Cherylyn Lebon, a black conservative and fellow at the Independent Institute, writes on the rise of homeschooling in the black community.
For years, Joyce Burges enjoyed attending home schooling conferences across the country. A veteran of homeschooling and a mother of five, she taught all of her children at home for 25 years. In July 2000, Burges realized that she wanted to do something about the lack of black speakers, educational materials and black families at these national conferences. So she launched the National Black Home Educators (NBHE).
“It was like opening a Pandora’s Box — in positive way,” says Burges. In just one week, black families from around the country flocked to her new organization.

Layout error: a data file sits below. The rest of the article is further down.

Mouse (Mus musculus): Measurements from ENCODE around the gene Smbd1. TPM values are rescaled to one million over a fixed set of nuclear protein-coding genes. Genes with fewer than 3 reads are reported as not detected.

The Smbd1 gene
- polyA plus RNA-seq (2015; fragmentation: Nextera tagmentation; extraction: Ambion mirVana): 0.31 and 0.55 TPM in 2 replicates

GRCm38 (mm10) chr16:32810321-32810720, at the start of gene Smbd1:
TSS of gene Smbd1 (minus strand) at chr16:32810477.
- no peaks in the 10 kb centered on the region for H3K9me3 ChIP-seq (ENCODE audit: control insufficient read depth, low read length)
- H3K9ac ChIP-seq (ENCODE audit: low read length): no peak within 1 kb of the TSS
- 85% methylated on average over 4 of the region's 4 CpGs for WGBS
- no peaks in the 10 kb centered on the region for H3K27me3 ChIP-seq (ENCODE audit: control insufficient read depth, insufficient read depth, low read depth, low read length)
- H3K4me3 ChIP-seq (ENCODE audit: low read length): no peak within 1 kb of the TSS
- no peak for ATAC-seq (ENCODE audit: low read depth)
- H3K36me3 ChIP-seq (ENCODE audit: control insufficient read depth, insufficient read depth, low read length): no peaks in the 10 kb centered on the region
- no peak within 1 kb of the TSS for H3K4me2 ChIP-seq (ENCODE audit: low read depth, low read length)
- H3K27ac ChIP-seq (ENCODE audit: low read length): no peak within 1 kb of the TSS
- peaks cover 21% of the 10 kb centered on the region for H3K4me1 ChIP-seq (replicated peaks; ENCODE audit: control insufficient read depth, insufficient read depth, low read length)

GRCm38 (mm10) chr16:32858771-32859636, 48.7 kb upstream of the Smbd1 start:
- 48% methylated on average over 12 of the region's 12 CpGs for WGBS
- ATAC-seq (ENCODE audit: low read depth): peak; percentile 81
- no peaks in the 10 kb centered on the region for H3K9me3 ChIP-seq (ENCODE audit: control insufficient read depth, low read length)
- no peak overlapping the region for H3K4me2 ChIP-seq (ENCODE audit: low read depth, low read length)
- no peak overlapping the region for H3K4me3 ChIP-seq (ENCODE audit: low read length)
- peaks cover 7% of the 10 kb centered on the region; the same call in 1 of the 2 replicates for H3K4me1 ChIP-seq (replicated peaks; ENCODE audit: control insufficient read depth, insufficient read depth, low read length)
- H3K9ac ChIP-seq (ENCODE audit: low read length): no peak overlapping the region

Homeschooling is one of the fastest growing forms of education in the United States. According to the National Home Education Research Institute (NHERI), about 2.2 million students are homeschooled in the United States — a number that has steadily increased since the 1970s. Originally considered “alternative,” many Americans now consider it mainstream.
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